June 15, 2024

At the British Open, Mom’s Influence is huge for many Golfers

In the beginning, there was Old Tom Morris and his son, Tommy, both from St Andrews. The father won the British Open Championship — the only championship at the time — four times and his namesake son also won it four times. Yes, wet wool, 19th century golf, in all its paternal glory. The men marched first in the heat and into a heavy sea wind and no one knew when, or if, they would return.

And since then, fathers have been raising sons in the game, both generations dreaming of lifting trophies. OB Keeler spilled barrels of ink writing about Bobby Jones and his blue-collar start in golf at the behest of his golf-loving father, Robert Purmedus Jones (also known as ‘The Colonel’) who was a successful lawyer in Atlanta.

If Arnold Palmer said it once, he said it a thousand times: his father, Deacon, the course superintendent and head pro at Latrobe Country Club in western Pennsylvania, taught young Arnold how to grip a club once and for all. Palmer never changed it.

Jack Nicklaus’ pharmacist father, Charlie, a three-sport athlete at Ohio State, started his son, Jackie, as a 10-year-old prodigy in Columbus, Ohio, in the summer of 1950, at their club, Scioto Country Club. Midland, mid-century — middle class, at the northernmost tier. Donald Hall’s “Fathers Playing Catch with Sons” is mostly about basketball, but Charlie and Jackie on the course in the 1950s could fit right in.

Twelve years later, Jack Nicklaus defeated Arnold Palmer in an 18-hole event at Oakmont Country Club and claimed the first of his 18 major titles, the 1962 US Open. It was Father’s Day. Since then (after a date change) most US Opens have been held on Father’s Day and most years the relationship between the father and the son has been a fundamental part of the winner’s life story.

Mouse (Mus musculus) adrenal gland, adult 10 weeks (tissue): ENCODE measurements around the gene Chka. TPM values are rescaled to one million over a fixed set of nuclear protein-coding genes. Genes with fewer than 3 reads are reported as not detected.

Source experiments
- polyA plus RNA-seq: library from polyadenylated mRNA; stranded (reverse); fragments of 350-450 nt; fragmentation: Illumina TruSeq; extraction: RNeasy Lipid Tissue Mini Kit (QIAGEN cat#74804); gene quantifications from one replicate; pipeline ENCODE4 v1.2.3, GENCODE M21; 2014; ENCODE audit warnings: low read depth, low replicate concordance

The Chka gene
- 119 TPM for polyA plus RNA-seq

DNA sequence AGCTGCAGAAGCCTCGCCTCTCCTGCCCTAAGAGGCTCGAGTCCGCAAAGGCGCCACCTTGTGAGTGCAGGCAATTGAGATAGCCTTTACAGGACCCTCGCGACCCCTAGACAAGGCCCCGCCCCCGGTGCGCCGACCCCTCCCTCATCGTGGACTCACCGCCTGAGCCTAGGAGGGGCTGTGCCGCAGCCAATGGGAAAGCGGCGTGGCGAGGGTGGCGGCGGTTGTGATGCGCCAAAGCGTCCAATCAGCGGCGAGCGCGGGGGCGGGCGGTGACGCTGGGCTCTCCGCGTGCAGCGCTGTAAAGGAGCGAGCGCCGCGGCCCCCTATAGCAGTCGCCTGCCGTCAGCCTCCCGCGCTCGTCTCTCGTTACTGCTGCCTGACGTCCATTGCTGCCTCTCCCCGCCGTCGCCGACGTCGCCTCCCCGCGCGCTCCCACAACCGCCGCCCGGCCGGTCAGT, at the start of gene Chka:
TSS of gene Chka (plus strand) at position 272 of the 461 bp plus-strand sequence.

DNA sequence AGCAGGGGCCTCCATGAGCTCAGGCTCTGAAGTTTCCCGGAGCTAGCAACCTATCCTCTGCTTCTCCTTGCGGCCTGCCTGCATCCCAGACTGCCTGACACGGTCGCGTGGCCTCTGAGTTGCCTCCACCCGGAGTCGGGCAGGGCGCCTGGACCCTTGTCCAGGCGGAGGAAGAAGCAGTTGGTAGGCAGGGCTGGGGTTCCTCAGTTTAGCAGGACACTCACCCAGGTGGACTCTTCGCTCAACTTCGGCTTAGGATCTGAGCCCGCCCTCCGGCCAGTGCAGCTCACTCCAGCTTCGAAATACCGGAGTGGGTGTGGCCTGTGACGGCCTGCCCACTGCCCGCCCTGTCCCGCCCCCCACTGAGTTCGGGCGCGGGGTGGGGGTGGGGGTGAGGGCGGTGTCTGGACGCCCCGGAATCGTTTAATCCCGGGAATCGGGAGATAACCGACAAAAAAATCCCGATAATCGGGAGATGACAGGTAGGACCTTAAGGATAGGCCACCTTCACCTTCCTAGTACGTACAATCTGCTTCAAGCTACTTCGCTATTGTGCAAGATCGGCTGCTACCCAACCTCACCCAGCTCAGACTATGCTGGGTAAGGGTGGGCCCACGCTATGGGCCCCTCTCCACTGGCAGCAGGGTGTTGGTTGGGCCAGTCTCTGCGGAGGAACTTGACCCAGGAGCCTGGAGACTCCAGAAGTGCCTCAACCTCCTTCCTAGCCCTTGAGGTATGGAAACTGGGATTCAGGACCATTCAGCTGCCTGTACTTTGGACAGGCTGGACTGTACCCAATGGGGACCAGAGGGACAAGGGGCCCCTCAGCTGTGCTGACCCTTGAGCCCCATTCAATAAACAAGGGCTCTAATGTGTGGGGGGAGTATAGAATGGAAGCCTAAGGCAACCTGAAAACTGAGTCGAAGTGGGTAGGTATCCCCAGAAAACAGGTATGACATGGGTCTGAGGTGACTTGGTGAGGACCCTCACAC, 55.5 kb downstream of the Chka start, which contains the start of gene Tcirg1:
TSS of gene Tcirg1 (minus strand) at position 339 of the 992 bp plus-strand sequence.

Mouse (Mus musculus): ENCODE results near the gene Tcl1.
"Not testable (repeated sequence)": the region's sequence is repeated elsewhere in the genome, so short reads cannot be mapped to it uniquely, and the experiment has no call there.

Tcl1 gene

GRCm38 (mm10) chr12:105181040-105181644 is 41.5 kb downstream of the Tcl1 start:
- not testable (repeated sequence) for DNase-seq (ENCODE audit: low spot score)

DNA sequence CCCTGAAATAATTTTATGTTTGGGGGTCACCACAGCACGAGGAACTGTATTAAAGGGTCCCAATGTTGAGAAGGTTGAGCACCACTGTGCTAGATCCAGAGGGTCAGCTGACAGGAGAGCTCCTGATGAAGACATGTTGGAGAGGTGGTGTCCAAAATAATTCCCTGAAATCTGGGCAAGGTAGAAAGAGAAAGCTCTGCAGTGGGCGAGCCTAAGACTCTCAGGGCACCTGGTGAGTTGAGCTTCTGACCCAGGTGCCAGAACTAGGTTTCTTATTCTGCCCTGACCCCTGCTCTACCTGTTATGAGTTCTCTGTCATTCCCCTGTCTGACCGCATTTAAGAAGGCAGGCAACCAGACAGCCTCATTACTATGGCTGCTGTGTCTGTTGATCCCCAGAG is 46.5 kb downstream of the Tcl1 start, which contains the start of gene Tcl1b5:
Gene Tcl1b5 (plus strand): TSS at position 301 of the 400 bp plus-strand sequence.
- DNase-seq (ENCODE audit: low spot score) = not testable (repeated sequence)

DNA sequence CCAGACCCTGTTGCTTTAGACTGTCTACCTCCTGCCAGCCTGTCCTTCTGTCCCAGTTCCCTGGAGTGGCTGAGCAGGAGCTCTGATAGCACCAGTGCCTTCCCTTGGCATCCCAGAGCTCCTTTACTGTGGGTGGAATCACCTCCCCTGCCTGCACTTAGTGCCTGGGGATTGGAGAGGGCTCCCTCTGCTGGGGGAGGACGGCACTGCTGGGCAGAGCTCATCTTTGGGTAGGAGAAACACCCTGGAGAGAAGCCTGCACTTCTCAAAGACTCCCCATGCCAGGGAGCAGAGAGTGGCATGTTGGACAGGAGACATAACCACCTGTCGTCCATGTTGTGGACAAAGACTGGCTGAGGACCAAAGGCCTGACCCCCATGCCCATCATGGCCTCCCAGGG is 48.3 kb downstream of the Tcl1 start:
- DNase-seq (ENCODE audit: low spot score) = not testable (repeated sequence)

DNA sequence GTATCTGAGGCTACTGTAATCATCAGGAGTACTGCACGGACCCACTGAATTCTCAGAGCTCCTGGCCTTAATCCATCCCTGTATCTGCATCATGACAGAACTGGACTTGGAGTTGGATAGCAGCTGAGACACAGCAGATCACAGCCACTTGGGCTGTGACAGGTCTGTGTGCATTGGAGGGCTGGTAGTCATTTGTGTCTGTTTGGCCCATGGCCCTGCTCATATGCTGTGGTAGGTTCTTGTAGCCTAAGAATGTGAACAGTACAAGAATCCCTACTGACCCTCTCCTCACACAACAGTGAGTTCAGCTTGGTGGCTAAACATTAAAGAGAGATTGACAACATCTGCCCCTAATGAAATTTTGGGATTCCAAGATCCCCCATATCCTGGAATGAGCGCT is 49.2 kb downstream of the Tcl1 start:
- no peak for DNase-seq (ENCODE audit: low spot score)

The next sentence is known throughout golf: Tiger and Earl. The greenside hug between father and son after Woods won the 1997 Masters is one of the most iconic moments in golf history. It was Tiger’s first major as a pro and he won by 12 shots. Nine years later, Woods fell into his friend’s arms, after winning the British Open at Royal Liverpool, 10 weeks after Earl Woods’ death at the age of 74.

But in 2014 a story emerged at Royal Liverpool when Rory McIlroy, 25 years old and the only child of working-class parents from outside Belfast, won the British Open. It was his third major title and in a beautiful, old-fashioned gesture at the awards ceremony, with thousands of fans ringing the 18th green, McIlroy dedicated the victory to his mother.

“This is the first major tournament I won when my mother was here,” he said. “Mom, this is for you.”

Rosie McDonald McIlroy, who helped pay for her son’s junior golf trip abroad through her shift work at the 3M factory, was excited. Later, she tentatively placed a few fingers on the winner’s claret jug as her son held it tightly.

Five years later, Woods won the 2019 Masters. It was kind of shocking: he hadn’t won a major in 11 years. In the win, his mother, Kultida, who was born and raised in Thailand, was standing in a grassy knoll about 10 yards from the 18th green. She couldn’t see her son’s winning putt, but she heard the thunderous response to it. His face was painted with pride. In victory, Woods spoke in a soft voice about how his mother would get up at 5:30 in the morning to drive Tiger in a Plymouth Duster to nine-hole Pee-wee tournaments, 90 minutes there, 90 minutes back.